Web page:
What are you going to grill? The rotting meat from your non-functional refrigerator? Where will you buy the replacement meat? In the store with the employee that can't make change when the cash register is not working? Their freezers have turned off too. No trucks are coming with food because their engines have circuit boards that are now non-operational.

What is the population of a high-rise apartment complex? Can they all fit on the front lawn with their grills? How hot will the upper floors get without fans or air conditioning?

With no electronic security systems, how long until the looters break into businesses and homes?

How will you report a break-in to the police?

Etc. and etc.

Jbarney's picture
Jbarney
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Ya

My point was to express that population centers would have a much more difficult time with a grid down scenario, although it would be a problem for all of us.  Thinking about it though, wouldn't it be much worse in a major populated area?

Take, for example, the disease and unsanitary conditions which usually develop after a crisis.  No power, no running water.....if those conditions develop in a low population zone, you don't have to worry about other people's need to go to the bathroom.  There is land and space.  In a city, if some of that infrastructure starts to break down, hundreds of thousands of people are going to start going to the bathroom in the same areas.  And it could get pretty messy beyond that, disease, bacteria, etc.

In low population densities....meat might be easier to come by.  Even in the winter.  Ice fishing.  Hunting.  Meat birds.  Those things already don't exist in the cities.  With no power to 'fridges or freezers the supply of meat would go down pretty quickly.  I am not arguing the circumstances would be great in the country, but they just seem to be more manageable.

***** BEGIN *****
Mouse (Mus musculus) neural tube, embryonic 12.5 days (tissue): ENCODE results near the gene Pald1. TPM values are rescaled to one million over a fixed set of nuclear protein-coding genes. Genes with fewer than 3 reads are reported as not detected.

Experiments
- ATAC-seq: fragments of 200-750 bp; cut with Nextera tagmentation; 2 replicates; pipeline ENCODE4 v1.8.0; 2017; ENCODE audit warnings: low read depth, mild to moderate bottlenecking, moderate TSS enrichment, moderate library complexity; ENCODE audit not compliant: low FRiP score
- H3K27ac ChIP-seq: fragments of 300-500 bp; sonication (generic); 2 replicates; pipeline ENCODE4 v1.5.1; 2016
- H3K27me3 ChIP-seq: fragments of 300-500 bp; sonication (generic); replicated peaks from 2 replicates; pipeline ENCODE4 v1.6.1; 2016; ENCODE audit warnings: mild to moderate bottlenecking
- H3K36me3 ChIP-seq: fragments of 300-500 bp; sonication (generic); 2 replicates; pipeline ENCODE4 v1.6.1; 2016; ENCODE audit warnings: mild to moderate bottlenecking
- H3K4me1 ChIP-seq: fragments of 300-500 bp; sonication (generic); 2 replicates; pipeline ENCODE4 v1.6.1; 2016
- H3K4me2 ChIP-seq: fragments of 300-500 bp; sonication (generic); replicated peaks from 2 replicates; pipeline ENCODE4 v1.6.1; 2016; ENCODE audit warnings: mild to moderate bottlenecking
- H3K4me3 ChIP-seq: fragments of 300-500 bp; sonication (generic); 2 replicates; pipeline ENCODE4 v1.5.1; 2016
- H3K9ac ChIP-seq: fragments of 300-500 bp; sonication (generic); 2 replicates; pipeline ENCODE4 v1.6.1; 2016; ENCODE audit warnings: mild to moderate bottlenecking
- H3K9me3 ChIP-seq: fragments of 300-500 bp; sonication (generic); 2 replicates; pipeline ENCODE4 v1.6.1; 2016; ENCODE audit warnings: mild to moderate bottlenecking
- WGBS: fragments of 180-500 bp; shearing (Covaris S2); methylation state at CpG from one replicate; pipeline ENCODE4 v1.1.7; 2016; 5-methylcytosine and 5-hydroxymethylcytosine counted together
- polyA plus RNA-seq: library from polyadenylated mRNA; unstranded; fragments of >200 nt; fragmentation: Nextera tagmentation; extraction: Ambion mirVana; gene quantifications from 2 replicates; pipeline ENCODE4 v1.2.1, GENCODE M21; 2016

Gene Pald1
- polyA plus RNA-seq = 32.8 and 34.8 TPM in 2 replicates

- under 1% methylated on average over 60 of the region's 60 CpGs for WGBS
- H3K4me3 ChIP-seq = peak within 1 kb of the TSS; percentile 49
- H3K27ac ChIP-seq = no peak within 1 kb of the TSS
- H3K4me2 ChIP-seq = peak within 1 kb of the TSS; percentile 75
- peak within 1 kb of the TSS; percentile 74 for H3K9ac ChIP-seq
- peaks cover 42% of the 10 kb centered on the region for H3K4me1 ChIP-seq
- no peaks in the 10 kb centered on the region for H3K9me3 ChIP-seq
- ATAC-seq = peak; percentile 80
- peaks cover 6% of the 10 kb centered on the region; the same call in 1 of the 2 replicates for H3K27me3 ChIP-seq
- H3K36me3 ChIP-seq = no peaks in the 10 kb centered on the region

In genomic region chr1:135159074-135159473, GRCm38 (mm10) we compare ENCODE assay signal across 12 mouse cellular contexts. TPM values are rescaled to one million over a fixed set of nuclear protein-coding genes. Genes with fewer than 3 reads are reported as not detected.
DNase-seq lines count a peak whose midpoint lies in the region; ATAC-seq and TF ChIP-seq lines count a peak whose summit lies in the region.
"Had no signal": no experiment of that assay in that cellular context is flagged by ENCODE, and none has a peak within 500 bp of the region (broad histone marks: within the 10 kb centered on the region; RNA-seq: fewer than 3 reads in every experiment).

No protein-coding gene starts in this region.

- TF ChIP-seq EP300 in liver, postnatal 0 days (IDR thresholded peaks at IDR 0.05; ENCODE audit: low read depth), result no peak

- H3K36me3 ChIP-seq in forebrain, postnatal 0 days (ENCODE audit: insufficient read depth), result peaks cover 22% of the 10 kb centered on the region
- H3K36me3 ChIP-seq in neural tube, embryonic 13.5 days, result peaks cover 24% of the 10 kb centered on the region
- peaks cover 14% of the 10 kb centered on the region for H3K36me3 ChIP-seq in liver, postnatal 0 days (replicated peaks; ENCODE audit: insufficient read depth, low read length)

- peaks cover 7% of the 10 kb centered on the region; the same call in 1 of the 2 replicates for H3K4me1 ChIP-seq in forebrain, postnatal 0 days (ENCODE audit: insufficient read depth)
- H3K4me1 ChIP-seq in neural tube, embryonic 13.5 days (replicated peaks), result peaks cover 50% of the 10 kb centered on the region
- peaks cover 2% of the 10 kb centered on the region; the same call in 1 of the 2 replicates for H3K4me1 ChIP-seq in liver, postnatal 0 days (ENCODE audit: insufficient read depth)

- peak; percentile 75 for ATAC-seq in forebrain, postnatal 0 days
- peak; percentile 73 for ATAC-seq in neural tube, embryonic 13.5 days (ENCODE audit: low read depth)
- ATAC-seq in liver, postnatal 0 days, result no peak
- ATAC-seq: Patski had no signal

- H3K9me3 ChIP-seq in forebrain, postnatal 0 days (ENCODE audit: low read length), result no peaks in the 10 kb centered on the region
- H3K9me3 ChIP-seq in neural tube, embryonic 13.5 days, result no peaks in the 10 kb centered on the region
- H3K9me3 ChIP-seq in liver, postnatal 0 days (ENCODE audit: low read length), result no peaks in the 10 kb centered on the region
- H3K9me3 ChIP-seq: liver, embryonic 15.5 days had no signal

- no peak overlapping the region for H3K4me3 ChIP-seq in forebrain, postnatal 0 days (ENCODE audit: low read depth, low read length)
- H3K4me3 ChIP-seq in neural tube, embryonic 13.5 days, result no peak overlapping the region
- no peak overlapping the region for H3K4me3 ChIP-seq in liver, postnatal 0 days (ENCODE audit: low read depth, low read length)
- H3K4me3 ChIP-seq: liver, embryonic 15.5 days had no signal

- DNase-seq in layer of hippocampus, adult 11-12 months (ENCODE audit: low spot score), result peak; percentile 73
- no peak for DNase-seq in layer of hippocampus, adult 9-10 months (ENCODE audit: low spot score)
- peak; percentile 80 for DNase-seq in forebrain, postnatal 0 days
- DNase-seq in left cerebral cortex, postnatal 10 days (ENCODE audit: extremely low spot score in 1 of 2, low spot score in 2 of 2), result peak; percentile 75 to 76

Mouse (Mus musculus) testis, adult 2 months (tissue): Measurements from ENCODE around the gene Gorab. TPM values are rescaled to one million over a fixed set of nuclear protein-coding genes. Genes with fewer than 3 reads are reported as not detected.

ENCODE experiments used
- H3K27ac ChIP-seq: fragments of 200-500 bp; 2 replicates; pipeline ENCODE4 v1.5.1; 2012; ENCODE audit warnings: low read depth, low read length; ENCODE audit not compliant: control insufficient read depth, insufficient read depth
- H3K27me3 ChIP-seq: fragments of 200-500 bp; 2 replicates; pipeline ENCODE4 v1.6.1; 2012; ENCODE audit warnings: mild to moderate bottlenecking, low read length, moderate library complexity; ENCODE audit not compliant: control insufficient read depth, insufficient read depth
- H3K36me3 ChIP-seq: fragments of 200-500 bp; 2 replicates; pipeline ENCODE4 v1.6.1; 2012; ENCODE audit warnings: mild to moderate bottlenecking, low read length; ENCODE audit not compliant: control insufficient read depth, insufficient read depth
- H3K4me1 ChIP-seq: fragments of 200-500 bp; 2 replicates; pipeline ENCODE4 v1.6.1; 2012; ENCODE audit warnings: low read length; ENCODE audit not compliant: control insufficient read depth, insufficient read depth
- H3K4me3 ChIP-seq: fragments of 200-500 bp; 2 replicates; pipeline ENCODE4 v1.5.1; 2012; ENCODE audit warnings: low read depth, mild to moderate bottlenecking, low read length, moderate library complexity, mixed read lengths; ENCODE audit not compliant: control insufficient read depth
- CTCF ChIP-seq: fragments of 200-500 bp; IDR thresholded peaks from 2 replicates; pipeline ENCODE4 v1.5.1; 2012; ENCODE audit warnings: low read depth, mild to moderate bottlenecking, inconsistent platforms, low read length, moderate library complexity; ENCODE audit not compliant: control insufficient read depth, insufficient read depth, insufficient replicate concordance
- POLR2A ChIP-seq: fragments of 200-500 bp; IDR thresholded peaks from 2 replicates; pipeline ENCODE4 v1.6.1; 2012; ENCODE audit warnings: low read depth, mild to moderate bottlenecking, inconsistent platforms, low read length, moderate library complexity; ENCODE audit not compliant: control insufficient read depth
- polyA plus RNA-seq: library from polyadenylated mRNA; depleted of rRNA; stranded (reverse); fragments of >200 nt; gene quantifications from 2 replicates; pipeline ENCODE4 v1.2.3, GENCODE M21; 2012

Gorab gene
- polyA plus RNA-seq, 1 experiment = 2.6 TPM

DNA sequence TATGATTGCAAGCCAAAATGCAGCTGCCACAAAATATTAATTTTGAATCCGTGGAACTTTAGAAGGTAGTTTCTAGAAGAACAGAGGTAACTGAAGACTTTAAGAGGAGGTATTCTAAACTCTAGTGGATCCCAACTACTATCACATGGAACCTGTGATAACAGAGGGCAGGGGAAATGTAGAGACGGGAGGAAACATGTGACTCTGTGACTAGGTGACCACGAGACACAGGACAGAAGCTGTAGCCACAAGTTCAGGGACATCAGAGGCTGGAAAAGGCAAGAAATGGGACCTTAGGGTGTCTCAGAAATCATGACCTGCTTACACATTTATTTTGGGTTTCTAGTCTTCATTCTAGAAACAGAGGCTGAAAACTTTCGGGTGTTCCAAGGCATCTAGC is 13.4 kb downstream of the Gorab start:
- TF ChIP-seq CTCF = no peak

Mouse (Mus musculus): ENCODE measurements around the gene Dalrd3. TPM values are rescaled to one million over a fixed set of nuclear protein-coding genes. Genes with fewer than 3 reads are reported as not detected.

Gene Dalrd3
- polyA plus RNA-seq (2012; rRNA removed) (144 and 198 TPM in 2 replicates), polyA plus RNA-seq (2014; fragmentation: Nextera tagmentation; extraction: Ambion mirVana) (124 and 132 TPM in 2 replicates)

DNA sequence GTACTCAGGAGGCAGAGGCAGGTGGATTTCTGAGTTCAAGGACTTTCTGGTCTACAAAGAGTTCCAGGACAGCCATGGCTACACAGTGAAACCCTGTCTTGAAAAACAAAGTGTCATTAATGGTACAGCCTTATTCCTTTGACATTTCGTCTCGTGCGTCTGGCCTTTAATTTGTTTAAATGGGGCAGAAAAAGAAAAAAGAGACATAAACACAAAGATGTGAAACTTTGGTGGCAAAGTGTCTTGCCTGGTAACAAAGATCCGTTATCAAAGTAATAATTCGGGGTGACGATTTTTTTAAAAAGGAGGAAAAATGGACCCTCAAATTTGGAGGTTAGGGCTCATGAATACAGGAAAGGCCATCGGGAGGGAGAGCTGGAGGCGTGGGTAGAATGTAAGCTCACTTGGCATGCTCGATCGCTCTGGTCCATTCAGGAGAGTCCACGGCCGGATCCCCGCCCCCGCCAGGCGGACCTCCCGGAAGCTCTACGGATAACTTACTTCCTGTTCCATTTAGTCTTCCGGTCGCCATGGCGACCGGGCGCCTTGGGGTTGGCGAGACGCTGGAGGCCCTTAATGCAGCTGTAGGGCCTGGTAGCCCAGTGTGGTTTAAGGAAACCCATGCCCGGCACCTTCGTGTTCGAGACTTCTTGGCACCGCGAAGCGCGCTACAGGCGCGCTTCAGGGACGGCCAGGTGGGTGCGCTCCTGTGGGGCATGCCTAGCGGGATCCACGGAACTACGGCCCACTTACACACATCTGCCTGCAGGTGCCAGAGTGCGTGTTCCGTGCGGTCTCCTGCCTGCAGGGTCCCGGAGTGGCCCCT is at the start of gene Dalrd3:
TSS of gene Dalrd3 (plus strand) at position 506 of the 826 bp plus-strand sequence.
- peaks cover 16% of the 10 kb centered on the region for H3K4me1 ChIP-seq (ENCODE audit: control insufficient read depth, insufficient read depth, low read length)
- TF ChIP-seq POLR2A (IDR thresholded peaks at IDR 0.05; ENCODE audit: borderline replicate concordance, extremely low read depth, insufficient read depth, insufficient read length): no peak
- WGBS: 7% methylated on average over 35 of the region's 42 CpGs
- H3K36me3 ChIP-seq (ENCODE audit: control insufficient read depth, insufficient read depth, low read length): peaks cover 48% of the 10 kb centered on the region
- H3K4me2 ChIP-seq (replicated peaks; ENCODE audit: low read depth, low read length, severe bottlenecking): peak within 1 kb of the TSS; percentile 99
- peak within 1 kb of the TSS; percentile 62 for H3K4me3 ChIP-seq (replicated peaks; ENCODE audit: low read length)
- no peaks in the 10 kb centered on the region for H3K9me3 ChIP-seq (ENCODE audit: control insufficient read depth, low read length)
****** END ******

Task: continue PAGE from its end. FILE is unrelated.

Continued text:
People should take a look at the incident in 1970s in NYC.  I don't think the power was out for more than a day and the rioting started.

Jason

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Worse Fear

A large scale EMP event that takes out most computer operated equipment in addition to taking down the electrical grid is one of my nightmare scenarios.  I have spent years preparing for economic collapse and social unrest.  Each of these eventualities would hopefully have some early indicators that could allow putting plans into action and give a small window to gather and move people and supplies. A sudden, massive EMP, particularly if it took out most ground transportation, leaves me with the angst of wondering how to gather together family and supplies from our far flung daily pursuits. (Even though we all live and work on most days within a twenty mile circle {It's a Rhode Island thing.  The state is small.  We don't have room to move around much} twenty miles is a long way to go on foot with elderly folks and young children). I have thought about this for some time and have yet to find any answer.  Even my 1989 Chevy Silverado pickup, which is equal to a tank in most other respects, is supposedly "too new" and has computer components that could be compromised.